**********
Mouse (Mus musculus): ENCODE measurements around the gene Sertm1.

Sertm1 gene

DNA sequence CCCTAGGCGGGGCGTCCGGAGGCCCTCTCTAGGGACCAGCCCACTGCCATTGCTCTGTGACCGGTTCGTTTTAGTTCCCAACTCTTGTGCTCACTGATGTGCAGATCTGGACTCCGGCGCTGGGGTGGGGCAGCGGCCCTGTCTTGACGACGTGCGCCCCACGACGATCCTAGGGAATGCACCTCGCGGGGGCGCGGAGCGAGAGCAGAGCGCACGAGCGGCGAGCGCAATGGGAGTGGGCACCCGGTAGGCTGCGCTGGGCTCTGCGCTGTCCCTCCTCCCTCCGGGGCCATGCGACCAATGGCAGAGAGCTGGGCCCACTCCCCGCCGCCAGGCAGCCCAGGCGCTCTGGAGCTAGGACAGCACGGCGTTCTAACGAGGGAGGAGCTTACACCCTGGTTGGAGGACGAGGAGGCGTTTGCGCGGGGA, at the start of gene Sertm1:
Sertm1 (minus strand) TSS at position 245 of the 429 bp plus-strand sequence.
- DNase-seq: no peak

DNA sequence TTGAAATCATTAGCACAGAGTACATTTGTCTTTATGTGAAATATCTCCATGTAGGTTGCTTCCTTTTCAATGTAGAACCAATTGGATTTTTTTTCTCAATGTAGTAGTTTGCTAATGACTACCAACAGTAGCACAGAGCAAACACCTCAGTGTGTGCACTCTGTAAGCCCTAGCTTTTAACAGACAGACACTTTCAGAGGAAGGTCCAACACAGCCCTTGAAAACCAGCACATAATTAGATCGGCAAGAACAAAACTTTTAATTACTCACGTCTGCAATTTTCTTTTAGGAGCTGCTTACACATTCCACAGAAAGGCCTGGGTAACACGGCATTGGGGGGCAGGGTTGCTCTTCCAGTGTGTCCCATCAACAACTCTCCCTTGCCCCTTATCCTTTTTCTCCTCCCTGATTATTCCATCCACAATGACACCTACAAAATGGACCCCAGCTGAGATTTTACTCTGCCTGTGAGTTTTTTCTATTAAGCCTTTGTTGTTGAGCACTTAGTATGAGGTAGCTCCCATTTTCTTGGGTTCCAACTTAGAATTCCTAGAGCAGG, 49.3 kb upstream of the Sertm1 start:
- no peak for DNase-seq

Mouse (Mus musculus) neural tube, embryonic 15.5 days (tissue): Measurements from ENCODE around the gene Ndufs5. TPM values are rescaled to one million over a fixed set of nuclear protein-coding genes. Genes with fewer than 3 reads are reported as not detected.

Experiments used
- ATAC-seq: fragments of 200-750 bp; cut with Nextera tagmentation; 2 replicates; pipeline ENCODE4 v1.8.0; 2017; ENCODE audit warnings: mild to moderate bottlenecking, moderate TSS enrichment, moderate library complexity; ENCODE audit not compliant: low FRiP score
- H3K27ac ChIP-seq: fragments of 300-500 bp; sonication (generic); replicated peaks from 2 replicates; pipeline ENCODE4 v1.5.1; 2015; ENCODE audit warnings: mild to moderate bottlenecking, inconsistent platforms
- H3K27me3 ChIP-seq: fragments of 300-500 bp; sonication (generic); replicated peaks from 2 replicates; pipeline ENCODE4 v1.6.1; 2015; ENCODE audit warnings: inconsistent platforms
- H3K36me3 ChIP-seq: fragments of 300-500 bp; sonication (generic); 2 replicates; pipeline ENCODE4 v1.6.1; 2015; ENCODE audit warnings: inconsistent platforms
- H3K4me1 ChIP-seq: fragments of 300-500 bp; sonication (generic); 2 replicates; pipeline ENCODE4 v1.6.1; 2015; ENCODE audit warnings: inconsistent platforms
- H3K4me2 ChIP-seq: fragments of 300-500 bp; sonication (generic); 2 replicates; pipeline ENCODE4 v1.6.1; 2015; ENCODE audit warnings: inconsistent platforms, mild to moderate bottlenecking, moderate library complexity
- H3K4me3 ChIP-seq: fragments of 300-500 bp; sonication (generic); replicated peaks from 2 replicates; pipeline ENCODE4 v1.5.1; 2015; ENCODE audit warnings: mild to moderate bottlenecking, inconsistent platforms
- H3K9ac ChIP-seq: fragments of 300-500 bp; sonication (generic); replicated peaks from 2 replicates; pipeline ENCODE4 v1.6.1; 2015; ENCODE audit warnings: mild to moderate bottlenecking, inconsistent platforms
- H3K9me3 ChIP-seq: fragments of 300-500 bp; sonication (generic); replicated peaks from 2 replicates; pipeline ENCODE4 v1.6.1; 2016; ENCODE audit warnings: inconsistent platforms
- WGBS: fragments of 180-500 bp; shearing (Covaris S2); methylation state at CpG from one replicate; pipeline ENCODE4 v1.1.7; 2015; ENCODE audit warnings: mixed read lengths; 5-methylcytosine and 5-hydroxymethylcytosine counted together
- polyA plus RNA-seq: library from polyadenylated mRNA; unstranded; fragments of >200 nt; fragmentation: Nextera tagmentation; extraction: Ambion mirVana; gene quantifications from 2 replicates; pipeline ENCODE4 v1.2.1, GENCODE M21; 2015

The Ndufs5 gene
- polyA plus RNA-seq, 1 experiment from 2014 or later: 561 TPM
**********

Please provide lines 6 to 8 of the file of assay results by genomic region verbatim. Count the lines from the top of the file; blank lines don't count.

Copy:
DNA sequence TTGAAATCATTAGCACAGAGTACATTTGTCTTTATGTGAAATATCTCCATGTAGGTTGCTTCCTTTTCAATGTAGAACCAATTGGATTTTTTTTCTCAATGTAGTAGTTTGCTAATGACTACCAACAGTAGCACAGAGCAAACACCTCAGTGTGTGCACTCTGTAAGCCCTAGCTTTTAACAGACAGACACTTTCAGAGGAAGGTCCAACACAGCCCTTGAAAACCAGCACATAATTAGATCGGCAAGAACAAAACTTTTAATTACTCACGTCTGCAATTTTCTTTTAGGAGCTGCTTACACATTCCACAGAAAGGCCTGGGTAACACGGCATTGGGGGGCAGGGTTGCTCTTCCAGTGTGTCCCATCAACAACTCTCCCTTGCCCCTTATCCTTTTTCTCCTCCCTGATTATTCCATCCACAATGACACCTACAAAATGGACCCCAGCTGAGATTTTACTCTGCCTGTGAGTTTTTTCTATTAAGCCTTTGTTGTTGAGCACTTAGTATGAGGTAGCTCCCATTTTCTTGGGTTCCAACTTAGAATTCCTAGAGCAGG, 49.3 kb upstream of the Sertm1 start:
- no peak for DNase-seq

Mouse (Mus musculus) neural tube, embryonic 15.5 days (tissue): Measurements from ENCODE around the gene Ndufs5. TPM values are rescaled to one million over a fixed set of nuclear protein-coding genes. Genes with fewer than 3 reads are reported as not detected.